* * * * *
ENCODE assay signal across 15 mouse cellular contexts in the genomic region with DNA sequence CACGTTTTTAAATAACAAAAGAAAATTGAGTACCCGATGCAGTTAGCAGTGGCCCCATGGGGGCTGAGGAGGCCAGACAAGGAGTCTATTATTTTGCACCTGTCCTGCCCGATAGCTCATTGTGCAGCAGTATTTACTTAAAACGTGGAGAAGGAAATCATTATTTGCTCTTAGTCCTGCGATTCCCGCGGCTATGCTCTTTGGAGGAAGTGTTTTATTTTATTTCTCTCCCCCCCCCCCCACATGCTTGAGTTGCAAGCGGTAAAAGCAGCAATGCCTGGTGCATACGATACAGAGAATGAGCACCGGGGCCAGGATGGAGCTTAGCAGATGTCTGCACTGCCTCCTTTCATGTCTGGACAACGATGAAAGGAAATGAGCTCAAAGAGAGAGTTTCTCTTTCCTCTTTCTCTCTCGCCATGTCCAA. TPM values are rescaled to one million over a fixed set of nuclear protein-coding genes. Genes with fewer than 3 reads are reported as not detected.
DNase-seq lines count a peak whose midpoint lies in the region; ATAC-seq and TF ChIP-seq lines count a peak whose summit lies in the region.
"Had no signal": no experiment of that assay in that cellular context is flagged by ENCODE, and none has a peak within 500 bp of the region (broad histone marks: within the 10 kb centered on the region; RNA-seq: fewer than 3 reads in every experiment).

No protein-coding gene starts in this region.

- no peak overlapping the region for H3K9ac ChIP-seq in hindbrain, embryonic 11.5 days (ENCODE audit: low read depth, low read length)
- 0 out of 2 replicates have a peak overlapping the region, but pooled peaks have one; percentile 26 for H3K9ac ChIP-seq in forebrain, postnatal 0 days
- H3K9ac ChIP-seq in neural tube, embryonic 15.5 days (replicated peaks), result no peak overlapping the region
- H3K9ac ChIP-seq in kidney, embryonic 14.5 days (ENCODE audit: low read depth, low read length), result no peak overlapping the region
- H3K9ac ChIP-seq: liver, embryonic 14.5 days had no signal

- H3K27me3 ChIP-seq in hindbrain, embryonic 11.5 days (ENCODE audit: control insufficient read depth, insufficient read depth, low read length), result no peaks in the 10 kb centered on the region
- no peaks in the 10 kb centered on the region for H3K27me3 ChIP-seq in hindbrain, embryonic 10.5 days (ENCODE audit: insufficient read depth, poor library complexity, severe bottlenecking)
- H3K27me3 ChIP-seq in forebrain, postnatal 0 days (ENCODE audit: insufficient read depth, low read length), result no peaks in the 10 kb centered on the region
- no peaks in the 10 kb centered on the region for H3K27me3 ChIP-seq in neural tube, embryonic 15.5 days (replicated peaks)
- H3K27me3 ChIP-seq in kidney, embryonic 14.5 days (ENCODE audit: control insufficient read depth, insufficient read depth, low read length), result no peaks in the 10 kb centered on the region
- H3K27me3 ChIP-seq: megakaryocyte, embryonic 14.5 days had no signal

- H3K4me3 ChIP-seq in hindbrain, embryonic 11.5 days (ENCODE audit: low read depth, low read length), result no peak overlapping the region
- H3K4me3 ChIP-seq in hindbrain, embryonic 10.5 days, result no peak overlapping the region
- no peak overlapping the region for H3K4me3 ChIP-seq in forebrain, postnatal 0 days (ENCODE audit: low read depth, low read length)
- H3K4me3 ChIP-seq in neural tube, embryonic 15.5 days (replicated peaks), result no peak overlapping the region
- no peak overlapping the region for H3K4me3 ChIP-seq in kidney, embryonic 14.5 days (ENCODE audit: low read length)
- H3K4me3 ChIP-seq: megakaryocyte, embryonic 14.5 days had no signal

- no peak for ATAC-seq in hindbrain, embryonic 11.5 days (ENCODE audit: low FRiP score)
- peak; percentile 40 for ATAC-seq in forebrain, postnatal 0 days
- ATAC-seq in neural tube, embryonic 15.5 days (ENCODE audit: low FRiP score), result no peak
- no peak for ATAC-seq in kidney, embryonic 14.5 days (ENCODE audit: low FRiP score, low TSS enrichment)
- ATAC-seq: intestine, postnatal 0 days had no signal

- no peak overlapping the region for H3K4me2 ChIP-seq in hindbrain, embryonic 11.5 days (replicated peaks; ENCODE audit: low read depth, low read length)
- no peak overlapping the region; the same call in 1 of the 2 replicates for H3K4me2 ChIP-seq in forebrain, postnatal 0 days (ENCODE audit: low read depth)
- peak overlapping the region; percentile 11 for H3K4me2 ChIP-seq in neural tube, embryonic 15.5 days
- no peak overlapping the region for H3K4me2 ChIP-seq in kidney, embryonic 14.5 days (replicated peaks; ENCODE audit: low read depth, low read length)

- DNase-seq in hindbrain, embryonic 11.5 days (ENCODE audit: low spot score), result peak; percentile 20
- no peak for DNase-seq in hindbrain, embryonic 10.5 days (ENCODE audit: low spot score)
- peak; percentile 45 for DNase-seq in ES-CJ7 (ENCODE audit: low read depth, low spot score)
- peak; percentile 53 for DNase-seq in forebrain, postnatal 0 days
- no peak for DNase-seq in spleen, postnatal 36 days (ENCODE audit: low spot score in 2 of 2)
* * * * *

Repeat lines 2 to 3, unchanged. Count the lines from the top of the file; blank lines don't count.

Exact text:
DNase-seq lines count a peak whose midpoint lies in the region; ATAC-seq and TF ChIP-seq lines count a peak whose summit lies in the region.
"Had no signal": no experiment of that assay in that cellular context is flagged by ENCODE, and none has a peak within 500 bp of the region (broad histone marks: within the 10 kb centered on the region; RNA-seq: fewer than 3 reads in every experiment).